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Dilbert is talking to a worker. Holding a list, Dilbert says, "Your user requirements include four hundred features." Dilbert continues, "Do you realize that no human would be able to use a product with that level of complexity?" The worker says, "Good point. I'd better add 'easy to use' to the list."
Extreme Programming. Dilbert says to a business associate, "I can't give you all of these features in the first version." Dilbert continues, "And each feature needs to have what we call a 'user story.'" The business associate responds, "Okay, here's a story: you give me all of my features or I'll ruin your life.'"
The Boss: "Our corporate goal is to become one of Fortune magazine's top 100 companies to work for!" The boss: "We hope to do it without giving you any additional money, benefits or freedom." Wally: "Then how could you possibly motivate us to say we're happy to work … uh-oh."
Vendor: We'll build your software with all the features you want plus a few extras. Dilbert: "Or maybe you'll start late and claim there's no way to do everything by the deadline." "Then you'll say that the unfinished features aren't important and you're losing money on the deal." Vendor: "I can't hear you."
Dilbert: The project was moving along well until management changed our coding language and methodology. Dilbert: "Now our timeline is represented by this M.C. Escher print of an endless stairway." "This deep-sea submarine is looking for our morale." The Boss: "Would this be a bad time to add a few features?"
Dilbert pokes his head into the boss's office and says: "You were totally correct." Dilbert says to the boss: "We can develop the product on time and under budget." Dilbert says to the boss: "All we have to do is give up some features." Dilbert says to the boss: "For example, the original design called for a scalable wide area network switch..." Dilbert says to the boss while extending his arms: "...with multiprotocol support and full network diagnostics." Dilbert shows a sheet of paper to the boss and says: "The new design calls for a shoebox full of yarn." The boss is looking at the sheet of paper while Dilbert says to him: "So we're in good shape...assuming yarn is free." The boss says to Dilbert: "You're a serious threat to my open door policy."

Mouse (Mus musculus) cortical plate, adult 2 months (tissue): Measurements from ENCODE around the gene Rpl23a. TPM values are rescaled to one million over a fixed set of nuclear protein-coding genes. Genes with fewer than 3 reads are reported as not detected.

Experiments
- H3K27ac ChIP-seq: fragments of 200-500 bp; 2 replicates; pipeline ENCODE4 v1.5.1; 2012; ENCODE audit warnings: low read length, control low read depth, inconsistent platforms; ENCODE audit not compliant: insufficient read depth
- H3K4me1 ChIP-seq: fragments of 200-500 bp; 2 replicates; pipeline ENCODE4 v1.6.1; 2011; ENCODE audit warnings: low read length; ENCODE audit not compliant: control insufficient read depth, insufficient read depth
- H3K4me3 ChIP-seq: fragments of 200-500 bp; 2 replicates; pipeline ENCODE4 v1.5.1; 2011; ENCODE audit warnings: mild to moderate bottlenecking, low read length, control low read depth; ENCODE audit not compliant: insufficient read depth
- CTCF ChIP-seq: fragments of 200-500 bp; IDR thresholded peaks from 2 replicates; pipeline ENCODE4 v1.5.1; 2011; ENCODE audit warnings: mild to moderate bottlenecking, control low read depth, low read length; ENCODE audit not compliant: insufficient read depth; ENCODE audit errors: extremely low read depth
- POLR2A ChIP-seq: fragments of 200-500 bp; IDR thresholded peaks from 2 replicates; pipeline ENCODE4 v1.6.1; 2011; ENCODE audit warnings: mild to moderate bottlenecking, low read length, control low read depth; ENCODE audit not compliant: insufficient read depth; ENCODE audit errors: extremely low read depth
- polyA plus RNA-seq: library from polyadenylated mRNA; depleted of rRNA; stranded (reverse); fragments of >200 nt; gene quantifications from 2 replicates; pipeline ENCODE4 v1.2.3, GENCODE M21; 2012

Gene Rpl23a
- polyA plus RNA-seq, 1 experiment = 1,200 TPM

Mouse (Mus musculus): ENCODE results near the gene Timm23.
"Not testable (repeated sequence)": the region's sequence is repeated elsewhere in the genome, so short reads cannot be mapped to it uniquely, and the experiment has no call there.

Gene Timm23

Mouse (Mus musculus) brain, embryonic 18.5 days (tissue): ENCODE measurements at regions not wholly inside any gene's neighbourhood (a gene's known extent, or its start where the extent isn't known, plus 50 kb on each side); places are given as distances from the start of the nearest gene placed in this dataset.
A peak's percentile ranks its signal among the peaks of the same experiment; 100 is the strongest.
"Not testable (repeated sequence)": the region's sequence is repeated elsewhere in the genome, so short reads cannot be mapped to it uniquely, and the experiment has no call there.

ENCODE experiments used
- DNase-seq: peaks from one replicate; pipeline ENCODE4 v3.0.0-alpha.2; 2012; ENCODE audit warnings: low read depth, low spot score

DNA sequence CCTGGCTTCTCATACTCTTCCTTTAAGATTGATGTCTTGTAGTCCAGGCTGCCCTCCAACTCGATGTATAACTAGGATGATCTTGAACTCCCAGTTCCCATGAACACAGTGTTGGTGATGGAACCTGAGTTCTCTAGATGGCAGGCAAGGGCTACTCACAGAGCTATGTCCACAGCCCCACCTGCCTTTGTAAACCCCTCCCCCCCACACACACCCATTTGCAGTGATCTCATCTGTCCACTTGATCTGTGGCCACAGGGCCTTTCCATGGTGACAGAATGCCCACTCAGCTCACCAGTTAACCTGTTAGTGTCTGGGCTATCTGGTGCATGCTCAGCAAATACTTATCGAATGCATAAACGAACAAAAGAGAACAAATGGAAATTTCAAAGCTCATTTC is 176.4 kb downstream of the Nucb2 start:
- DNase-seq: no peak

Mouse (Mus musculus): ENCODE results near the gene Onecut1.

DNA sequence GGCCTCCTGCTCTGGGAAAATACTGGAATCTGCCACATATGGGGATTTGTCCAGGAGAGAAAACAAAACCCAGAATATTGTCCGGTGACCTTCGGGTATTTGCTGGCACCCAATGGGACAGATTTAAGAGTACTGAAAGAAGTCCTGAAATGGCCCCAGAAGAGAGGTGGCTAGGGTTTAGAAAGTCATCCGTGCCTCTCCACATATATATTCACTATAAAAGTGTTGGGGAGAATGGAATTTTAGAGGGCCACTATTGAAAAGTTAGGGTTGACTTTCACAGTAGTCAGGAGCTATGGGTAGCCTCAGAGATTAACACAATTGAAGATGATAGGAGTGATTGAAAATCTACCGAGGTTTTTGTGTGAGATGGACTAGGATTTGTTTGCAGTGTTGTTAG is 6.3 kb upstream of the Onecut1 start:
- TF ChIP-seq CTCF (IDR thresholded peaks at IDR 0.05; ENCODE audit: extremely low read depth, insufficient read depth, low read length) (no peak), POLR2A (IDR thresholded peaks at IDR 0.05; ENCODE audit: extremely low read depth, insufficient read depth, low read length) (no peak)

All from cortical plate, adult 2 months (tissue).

Sales Engineer Sales engineer: I did the hard part of making the sale. All you have to do is install it. I might have promised them a few extra features. Did you bring your own massage table or should I just get naked and sprawl on a desk?
Dilbert: I added all of the product features that each of you demanded. Now our product is a worthless hodgepodge of complexity. I appreciate your input. I couldn't have failed without you. Boss: Teamwork!
Dilbert: My project is on hold. Do you need any help on yours? Alice: Sure. Call these customers and tell them we can't deliver on time or with the features they need. Dilbert: Do you have any tasks that don't feel like getting waterboarded on your birthday? Alice: And tell them the price went up."
The Boss says, "As lead software engineer, I give you the first unit of our ten thousand copy production run." Dilbert says, "Wow! I wish we'd designed it with the features listed on the box. That would have been awesome." The Boss says, "What?" Dilbert says, "I'll put this with the other reminders of how my life could have been excellent."